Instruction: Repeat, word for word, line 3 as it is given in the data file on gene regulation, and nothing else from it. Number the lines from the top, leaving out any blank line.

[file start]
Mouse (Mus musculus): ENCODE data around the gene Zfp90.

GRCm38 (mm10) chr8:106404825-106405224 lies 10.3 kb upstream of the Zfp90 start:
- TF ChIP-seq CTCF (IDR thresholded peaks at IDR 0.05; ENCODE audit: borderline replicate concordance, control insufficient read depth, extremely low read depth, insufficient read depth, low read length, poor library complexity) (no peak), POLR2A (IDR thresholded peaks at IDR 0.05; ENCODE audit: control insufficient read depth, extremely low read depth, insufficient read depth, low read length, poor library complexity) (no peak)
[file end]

- TF ChIP-seq CTCF (IDR thresholded peaks at IDR 0.05; ENCODE audit: borderline replicate concordance, control insufficient read depth, extremely low read depth, insufficient read depth, low read length, poor library complexity) (no peak), POLR2A (IDR thresholded peaks at IDR 0.05; ENCODE audit: control insufficient read depth, extremely low read depth, insufficient read depth, low read length, poor library complexity) (no peak)